• Also productive if you are a fresh graduate with great skills but not much work experience.


  • The functional CV format is not very common, and many employers and HR managers are not familiar with it.
  • Applicant Tracking Systems (ATS) have problems analyzing functional CV’s.


Format 3 – Combination/Hybrid

The combination CV format, also known as the hybrid, is a blend of the functional and reverse chronological CV formats.

It also comes with a skill summary section, but there is a greater emphasis on work experience.

The classic segments you will find on a hybrid CV format are similar to a functional CV, the main difference being the focus on work experience:

  1. Contact information 
  2. Skills overview
  3. Other Skills
  4. Work Experience

A functional CV can have little or no work history, whilst a hybrid CV gives equal attention to both skills and experience. More than often not, the hybrid CV is for applicants with significant work experience who need a way to stress what they can do and where they have done it.

Advantages of the hybrid format:

  • Allows you to discuss more of your know-how and skills simultaneously.
  • Productive for very senior specialists or senior managers who need to showcase more than just their work experience.

Disadvantages of the hybrid format:

  • As with the functional CV format, applicant tracking systems (ATS) have difficulty reading hybrid CV’s.
  • If you are a fresh graduate or do not have much work experience, it isn’t great to use.

Format 4: Targeted

The ultimate CV format you might want to consider is a targeted CV. This primary CV type is designed explicitly for the position you are applying for. Your CV should contain your work history, skills, education, and your ability to fit the job specifications. For instance, if you were applying for a position as an editor in a publishing company, you could talk about your English Language qualifications and your placement with an editor.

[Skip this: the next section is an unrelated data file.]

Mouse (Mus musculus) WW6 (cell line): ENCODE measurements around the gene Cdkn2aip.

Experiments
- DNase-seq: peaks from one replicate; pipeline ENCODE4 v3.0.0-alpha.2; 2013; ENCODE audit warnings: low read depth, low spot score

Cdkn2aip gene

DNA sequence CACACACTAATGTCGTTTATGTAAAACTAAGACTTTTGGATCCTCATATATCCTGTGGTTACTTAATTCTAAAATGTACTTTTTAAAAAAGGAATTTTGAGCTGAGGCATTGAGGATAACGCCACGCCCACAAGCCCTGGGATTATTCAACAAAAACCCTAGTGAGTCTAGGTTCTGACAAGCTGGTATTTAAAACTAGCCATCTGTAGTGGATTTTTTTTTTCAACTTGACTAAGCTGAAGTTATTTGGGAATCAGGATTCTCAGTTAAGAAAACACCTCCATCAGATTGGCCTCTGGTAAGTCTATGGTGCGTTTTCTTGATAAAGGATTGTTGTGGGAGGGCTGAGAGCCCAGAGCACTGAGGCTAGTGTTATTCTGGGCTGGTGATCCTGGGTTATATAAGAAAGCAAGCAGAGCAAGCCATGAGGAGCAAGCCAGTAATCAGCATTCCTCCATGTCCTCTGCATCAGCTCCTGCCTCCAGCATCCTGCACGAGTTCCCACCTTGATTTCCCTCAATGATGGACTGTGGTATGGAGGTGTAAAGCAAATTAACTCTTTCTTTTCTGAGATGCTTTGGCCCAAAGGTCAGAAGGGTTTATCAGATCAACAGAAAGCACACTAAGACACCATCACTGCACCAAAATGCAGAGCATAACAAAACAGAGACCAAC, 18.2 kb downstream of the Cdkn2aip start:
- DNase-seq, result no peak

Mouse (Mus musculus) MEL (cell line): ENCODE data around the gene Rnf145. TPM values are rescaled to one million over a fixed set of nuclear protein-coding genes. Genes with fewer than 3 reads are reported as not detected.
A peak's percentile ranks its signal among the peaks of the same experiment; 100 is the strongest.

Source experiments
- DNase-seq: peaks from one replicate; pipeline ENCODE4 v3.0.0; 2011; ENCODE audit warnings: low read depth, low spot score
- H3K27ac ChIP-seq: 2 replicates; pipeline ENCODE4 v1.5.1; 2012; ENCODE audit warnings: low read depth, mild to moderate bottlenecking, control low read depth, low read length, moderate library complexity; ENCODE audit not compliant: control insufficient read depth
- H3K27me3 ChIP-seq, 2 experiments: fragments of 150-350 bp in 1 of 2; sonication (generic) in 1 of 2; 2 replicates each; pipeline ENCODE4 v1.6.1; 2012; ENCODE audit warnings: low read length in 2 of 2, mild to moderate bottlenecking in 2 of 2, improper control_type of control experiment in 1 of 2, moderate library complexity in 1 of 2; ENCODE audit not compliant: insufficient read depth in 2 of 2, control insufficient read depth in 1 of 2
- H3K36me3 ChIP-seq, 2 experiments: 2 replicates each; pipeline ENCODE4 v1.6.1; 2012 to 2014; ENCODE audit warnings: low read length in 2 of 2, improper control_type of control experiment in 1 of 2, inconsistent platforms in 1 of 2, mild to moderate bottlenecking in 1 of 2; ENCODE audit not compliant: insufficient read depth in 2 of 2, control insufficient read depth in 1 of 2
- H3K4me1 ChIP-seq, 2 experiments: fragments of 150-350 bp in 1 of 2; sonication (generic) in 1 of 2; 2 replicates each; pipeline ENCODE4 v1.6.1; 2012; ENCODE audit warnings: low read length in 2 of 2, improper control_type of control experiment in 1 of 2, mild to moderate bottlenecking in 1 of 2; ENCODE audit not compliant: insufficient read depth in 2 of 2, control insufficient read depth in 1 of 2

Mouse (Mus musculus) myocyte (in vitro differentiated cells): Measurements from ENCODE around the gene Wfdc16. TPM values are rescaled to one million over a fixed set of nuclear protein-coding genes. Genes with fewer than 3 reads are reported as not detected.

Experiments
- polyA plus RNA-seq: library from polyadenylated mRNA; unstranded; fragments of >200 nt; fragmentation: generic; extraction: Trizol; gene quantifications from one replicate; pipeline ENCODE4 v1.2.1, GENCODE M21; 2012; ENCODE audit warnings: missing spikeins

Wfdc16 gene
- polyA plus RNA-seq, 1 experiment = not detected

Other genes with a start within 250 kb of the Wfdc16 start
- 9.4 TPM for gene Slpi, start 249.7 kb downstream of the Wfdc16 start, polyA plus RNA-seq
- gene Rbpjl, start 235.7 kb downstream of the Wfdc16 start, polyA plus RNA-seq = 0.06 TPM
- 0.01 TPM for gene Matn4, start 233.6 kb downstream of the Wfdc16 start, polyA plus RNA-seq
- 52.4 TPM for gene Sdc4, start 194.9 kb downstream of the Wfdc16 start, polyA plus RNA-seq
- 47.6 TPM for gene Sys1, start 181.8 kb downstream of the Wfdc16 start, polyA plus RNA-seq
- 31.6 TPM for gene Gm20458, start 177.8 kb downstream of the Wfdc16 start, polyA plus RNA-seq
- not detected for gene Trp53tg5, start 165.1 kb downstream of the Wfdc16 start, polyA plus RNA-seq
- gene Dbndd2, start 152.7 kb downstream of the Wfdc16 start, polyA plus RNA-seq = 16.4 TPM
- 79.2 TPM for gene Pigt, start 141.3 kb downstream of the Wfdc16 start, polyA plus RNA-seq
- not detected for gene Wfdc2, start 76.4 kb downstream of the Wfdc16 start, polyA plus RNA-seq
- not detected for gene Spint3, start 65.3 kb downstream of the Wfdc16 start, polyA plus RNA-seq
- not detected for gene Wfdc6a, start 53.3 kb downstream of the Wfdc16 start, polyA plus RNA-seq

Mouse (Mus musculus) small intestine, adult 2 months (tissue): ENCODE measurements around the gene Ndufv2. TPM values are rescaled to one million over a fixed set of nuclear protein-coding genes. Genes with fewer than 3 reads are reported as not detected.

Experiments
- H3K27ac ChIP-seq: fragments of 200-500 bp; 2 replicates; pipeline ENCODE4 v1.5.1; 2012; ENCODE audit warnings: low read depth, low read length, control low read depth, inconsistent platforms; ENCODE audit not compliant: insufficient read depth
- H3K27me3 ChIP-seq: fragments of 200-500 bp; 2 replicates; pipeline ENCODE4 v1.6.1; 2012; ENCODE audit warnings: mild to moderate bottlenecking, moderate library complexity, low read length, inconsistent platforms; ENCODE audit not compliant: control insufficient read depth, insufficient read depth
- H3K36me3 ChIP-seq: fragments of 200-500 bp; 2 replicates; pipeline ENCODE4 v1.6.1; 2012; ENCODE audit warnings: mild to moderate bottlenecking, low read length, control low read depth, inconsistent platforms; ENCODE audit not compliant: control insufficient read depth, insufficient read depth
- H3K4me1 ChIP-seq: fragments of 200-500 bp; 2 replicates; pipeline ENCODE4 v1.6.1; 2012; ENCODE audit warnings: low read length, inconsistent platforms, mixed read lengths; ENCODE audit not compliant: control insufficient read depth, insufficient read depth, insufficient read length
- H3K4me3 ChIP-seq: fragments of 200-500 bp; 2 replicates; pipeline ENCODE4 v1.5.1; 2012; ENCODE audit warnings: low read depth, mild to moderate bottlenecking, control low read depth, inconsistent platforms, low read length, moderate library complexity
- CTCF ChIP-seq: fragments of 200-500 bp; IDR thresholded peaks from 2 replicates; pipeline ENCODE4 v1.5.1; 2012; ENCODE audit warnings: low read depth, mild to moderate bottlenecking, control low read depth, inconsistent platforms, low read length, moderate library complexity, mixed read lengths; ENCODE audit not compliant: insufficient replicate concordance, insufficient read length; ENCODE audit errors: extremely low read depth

You should also mention all the awards/achievements you have received during your career. Go over the job description of the position you want to find what skills and proficiencies a possible employer is looking for, and make sure you can demonstrate these within the CV. Check the company’s site to understand their objectives and goals too. This will help you showcase your skills and talents in a way that aligns with the company’s values. 

Tips For Choosing The Best CV Format

Now that we have discussed the major CV formats, you need to decide which is right for you. Here is what I propose:

  • If you are unsure of what is best for you, I would advise you to go with the reverse chronological format as it is the most common and productive format used in recent times. 
  • The only case in which I would propose going with a functional or hybrid format is if you are changing your career path. 

Other Essential CV Formatting Tips

  • Want to avoid all the troubles of formatting your CV? Use an online CV builder. The software will help organize your CV, and all you have to think about is what you will write it (make sure of course to check everything before you send it off).
  • Try to keep it brief. Your CV should be a summary of your work experience, not your enitre life story.
  • Use orthodox section headers. Applicant tracking systems (ATS) look for these headers to pull a report from, so it may disadvantage you to change them.
  • When speaking about responsibilities and achievements, use bullet points to write concisely. Give precedence to achievements over responsibilities, and avoid using more than 6-8 bullets per position.
  • Save your CV as a PDF or a Word Document. Applicant tracking systems can read both formats. Whatever you do, do not use a JPEG of your CV!

For more CV tips and advice on searching for a job, download my latest book, ‘Get The Job You Really Want’ for free from my website here.